Babolat Play – Review of The Sensor Built-In to the Racket

Babolat Play is the only tennis sensor that’s built in to the racket. Rather than going down the path of compatibility with the Sony Smart Sensor, Babolat went for a sensor that’s already there, embedded in the handle. We play tested the Babolat Pure Drive model. For the record, the Babolat Play racket felt exactly the same as its non-censored cousin.

Device Usability 9/10

We can’t help but give this the highest score of all the sensors available on the market. No brackets or fiddly twists and turns to get a sensor in the cap or string bed. No rubber mountsBabolat Play Pure Aero Tennis sensorto interfere with your grip. So long as the racket is charged, you need only switch it on and away you go. By far the biggest advantage of the Play is that you won’t notice any difference in weight or usability of your racket when the device is on and recording data.

Unlike the Sony Smart Sensor, Zepp and Qlipp, the Babolat Play doesn’t have the capability to present the player with live data while hitting  Admittedly, the Zepp only presents the type of shot hit rather than anything usable. Live data can be rather advantageous if you or your player are trying to make improvements to speed or spin for example.

Perhaps the greatest advantage of the Babolat Play is that, under the rules of tennis, it’s legal to have the device on during a match. Note, you can’t download and view the data until after the match. Not that you couldn’t do this with the other devices, but because the Play is built-in and doesn’t cause racket performance or grip issues, the comparison from “training” to “match” data is not only easy, but worthwhile.

Babolat Play Scorecard

Babolat Play racket. Turn it on at the cap and start recording data

  • On-Court: Too easy. Press a button and you’re away - Score: 9/10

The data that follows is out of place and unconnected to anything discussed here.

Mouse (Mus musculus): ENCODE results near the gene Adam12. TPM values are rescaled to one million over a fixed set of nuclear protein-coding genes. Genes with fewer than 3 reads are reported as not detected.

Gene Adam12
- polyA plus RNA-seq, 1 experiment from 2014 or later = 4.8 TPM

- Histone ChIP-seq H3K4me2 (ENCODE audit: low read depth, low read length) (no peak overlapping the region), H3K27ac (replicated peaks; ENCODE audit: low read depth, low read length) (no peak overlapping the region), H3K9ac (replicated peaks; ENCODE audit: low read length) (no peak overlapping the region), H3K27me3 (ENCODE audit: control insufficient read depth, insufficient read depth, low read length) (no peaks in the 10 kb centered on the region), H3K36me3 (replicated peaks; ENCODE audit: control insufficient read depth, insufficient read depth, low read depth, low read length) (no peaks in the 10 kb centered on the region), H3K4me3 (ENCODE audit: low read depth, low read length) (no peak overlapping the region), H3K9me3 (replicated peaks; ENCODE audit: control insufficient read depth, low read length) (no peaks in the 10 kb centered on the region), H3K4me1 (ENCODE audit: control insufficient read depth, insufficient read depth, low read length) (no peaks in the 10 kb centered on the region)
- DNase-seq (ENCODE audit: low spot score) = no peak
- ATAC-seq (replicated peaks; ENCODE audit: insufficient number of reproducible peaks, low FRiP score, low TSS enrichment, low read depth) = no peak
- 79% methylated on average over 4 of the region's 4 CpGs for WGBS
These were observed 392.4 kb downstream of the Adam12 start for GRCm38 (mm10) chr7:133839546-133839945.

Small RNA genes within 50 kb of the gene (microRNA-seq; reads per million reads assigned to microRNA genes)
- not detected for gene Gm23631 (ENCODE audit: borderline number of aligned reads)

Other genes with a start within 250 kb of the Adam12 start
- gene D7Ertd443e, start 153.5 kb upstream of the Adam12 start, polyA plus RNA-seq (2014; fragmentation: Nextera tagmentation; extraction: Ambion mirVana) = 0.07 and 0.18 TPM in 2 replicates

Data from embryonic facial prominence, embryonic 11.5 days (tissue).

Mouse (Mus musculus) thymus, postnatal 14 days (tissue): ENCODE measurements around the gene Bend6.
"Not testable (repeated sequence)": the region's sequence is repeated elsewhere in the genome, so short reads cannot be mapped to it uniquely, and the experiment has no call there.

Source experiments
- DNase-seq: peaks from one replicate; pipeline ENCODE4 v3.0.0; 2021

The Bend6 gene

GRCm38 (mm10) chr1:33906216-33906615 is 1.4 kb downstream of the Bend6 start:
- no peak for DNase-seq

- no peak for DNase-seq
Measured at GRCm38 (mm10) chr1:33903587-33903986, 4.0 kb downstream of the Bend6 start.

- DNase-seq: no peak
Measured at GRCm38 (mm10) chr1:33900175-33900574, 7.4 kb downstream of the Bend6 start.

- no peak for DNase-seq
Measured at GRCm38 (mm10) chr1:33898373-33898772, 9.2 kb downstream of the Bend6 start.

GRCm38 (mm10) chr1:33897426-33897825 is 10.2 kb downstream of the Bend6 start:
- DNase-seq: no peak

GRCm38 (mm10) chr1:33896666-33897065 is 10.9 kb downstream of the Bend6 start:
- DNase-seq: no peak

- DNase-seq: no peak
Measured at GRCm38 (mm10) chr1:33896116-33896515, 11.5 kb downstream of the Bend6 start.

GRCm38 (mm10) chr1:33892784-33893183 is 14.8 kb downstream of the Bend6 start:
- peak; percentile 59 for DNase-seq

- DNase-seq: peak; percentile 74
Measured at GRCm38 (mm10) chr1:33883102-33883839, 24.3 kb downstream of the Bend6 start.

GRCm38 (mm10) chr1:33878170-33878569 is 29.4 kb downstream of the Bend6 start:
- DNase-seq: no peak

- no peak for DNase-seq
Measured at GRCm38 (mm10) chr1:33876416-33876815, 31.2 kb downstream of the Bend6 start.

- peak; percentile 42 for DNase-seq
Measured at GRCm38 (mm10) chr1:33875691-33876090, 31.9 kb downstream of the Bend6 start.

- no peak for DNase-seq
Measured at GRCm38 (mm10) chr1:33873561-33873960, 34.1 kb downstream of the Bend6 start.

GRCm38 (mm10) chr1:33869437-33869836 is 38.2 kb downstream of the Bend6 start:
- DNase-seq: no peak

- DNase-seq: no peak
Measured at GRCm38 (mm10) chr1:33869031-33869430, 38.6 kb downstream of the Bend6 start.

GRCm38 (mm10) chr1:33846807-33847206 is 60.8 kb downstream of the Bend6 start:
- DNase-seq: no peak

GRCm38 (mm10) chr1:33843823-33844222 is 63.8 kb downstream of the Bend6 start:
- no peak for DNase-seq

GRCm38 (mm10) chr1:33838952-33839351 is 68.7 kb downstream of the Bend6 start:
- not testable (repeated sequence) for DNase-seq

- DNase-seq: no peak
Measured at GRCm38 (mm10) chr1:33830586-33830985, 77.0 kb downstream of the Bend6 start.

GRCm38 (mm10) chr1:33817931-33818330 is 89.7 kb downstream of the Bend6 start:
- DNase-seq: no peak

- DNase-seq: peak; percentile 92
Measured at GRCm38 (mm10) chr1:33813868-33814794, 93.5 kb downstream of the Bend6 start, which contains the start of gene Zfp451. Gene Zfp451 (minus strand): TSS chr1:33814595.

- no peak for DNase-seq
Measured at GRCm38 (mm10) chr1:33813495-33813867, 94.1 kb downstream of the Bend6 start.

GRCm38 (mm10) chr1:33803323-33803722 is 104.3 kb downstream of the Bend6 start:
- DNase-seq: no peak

• Data Accuracy: Data output is accurate, but not enough of what’s needed. - Score: 7/10
  • App: High on bells and whistles, low on substance - Score: 5/10
  • Video: No link to iOS or Android video - Score: N/A
  • Overall: Some positives, but no video and too many unnecessaries are a problem - Score: 5.5/10

Data 5/10

The Babolat Play racket picks up our forehands, backhands and serves well. Volleys were a problem for us no matter how much we tried to shorten the back swing and the follow through. A couple of serves were read as smashes but that’s also a problem for the Sony Smart Sensor.

Babolat Play Racket Impact LocatorThe biggest let-down was the lack of data output for the stuff that matters and too much focus on the stuff that really doesn’t mean much and probably won’t improve your game. Racket speed is not provided and a ball speed extrapolation is only provided for serves.

There’s a percentage provided for “Power” which the Play racket’s instruction manual states “…is calculated on the basis of the speed of the racket head” (so that’s why the Qlipp developers did it that way). Using the racket over a hundred or more sessions might give you a better idea what the percentage actually means and how it can work for you as a player. In isolation though, it doesn’t mean much. Just give us the raw numbers like racket speed and ball speed extrapolation and we’d be a lot happier.